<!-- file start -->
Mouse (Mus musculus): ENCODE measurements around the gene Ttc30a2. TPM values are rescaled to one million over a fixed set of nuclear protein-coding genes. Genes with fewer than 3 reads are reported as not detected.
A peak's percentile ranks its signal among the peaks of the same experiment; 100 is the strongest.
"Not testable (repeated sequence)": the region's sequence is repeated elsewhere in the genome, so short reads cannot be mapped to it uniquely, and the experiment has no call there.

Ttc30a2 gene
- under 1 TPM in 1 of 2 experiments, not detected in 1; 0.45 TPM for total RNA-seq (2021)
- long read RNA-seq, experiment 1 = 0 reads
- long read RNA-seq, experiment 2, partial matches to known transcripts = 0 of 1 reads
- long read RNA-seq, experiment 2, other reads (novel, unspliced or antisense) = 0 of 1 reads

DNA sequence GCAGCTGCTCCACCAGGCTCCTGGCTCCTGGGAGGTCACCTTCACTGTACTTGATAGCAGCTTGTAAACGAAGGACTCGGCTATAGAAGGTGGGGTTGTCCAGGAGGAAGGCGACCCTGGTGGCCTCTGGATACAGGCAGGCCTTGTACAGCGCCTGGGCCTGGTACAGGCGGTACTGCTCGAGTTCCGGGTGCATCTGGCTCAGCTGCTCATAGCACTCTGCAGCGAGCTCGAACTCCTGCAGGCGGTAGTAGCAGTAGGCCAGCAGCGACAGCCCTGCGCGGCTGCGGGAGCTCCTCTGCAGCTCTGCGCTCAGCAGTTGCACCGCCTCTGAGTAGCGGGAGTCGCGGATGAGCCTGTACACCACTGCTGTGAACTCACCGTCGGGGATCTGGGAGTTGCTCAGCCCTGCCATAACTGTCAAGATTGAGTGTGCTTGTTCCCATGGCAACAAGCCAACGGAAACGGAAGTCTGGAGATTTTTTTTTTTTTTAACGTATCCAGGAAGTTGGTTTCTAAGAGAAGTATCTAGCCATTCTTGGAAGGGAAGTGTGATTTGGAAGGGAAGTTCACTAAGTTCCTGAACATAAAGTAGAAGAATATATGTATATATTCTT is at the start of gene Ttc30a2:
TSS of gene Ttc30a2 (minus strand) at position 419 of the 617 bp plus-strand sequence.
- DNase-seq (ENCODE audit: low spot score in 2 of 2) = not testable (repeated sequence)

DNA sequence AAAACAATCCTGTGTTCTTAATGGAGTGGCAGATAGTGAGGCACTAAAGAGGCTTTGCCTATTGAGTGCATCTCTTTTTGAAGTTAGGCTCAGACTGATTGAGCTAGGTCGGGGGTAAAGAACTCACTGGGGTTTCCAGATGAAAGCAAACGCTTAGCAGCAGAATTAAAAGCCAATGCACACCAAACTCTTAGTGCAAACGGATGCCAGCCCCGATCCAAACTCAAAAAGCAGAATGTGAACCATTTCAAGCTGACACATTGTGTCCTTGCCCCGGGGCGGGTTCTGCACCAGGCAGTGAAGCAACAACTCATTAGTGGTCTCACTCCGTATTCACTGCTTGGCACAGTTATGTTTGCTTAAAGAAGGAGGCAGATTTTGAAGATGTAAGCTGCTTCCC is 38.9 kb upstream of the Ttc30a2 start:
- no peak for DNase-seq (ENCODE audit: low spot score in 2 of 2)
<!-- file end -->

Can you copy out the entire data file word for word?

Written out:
Mouse (Mus musculus): ENCODE measurements around the gene Ttc30a2. TPM values are rescaled to one million over a fixed set of nuclear protein-coding genes. Genes with fewer than 3 reads are reported as not detected.
A peak's percentile ranks its signal among the peaks of the same experiment; 100 is the strongest.
"Not testable (repeated sequence)": the region's sequence is repeated elsewhere in the genome, so short reads cannot be mapped to it uniquely, and the experiment has no call there.

Ttc30a2 gene
- under 1 TPM in 1 of 2 experiments, not detected in 1; 0.45 TPM for total RNA-seq (2021)
- long read RNA-seq, experiment 1 = 0 reads
- long read RNA-seq, experiment 2, partial matches to known transcripts = 0 of 1 reads
- long read RNA-seq, experiment 2, other reads (novel, unspliced or antisense) = 0 of 1 reads

DNA sequence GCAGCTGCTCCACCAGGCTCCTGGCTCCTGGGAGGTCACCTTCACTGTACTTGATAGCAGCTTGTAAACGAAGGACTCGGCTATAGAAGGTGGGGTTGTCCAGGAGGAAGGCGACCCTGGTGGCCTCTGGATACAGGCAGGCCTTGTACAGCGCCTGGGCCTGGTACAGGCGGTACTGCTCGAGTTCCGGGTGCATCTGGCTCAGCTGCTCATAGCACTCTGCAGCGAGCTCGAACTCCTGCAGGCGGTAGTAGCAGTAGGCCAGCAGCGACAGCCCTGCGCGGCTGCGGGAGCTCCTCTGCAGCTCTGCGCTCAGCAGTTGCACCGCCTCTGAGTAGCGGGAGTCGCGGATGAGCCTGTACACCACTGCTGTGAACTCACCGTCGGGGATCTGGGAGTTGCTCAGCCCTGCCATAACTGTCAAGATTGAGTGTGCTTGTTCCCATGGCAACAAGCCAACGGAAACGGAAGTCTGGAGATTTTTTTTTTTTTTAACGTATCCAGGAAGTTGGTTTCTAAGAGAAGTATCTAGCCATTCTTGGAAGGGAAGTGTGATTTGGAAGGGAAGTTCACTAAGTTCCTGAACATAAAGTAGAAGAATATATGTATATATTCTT is at the start of gene Ttc30a2:
TSS of gene Ttc30a2 (minus strand) at position 419 of the 617 bp plus-strand sequence.
- DNase-seq (ENCODE audit: low spot score in 2 of 2) = not testable (repeated sequence)

DNA sequence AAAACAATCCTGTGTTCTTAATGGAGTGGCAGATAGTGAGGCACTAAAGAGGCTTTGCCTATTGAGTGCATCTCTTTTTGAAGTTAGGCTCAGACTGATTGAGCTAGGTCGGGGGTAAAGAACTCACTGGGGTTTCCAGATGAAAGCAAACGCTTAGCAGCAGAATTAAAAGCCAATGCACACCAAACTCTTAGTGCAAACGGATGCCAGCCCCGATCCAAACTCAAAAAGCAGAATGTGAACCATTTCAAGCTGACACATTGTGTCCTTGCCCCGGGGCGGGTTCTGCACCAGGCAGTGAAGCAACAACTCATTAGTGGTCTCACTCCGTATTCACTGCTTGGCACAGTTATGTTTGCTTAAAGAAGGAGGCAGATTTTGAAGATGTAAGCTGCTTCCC is 38.9 kb upstream of the Ttc30a2 start:
- no peak for DNase-seq (ENCODE audit: low spot score in 2 of 2)